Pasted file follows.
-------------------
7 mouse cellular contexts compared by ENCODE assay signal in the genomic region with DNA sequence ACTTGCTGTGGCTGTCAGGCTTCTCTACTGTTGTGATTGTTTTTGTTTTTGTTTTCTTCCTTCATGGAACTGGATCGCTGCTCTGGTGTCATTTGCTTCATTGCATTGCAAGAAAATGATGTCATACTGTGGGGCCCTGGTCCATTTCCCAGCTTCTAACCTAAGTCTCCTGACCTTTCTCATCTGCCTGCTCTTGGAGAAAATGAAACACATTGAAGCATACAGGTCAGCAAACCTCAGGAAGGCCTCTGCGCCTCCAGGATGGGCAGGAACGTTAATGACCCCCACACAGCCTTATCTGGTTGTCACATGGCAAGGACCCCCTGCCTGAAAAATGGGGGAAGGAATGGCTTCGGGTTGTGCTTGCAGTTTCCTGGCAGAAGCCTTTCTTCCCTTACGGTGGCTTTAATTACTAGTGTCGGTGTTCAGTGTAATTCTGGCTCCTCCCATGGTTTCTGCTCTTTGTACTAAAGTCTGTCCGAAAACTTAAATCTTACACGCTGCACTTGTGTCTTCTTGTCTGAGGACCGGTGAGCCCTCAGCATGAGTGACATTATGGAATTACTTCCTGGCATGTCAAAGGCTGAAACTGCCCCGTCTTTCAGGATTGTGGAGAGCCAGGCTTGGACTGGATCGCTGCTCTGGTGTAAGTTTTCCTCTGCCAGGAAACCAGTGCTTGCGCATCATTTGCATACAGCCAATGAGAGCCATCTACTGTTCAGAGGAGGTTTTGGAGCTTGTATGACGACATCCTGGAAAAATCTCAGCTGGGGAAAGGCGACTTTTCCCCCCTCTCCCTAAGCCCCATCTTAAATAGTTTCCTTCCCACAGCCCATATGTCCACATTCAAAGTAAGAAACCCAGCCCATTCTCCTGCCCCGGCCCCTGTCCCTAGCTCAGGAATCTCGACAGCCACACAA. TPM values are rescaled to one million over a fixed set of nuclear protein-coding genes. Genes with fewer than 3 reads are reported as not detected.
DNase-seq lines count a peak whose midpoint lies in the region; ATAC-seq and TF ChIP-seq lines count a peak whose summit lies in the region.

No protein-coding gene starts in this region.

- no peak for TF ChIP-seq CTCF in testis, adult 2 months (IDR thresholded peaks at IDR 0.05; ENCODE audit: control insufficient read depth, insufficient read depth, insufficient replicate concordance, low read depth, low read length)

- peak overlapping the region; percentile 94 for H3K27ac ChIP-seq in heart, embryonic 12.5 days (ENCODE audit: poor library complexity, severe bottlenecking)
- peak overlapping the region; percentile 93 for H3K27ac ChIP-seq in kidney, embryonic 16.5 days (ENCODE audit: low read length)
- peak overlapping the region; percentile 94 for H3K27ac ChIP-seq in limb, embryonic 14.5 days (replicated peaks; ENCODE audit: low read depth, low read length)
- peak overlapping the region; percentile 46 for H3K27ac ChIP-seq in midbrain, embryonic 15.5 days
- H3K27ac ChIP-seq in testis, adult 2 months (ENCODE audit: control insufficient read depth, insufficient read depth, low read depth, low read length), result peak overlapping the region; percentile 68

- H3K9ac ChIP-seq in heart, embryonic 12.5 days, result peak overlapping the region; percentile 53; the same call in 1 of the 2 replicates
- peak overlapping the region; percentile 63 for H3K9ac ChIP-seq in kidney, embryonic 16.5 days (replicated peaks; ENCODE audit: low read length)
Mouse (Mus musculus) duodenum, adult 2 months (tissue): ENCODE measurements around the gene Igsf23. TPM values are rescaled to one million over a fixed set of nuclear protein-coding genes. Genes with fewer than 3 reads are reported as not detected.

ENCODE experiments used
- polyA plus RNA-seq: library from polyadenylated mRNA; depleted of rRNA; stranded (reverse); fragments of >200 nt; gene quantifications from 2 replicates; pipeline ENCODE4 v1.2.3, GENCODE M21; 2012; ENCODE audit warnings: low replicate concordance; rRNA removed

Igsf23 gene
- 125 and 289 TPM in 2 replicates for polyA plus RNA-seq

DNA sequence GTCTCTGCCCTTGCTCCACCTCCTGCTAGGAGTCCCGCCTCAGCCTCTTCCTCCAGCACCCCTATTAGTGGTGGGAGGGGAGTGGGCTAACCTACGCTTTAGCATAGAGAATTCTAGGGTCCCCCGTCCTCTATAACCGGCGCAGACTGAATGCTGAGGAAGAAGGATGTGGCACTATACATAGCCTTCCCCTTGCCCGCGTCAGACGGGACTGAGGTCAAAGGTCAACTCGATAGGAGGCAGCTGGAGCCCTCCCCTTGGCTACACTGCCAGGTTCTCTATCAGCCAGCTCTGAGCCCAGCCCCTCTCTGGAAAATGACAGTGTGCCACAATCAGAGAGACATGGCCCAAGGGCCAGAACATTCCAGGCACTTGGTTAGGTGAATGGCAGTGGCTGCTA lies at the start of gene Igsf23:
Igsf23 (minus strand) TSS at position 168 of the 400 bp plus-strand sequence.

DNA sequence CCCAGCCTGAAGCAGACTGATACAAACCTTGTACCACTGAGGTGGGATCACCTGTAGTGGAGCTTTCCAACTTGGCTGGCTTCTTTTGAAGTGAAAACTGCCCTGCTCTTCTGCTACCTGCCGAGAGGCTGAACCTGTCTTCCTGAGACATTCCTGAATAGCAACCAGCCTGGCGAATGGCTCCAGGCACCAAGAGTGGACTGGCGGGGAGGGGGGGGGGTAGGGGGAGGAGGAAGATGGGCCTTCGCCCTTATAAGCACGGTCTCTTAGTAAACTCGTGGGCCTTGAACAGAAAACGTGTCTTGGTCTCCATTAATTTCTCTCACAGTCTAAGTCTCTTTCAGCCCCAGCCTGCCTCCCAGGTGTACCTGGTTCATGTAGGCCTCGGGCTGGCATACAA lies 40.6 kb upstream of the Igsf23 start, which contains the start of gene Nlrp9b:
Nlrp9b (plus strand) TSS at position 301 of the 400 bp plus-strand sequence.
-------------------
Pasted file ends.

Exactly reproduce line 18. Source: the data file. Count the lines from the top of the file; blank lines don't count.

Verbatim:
Igsf23 (minus strand) TSS at position 168 of the 400 bp plus-strand sequence.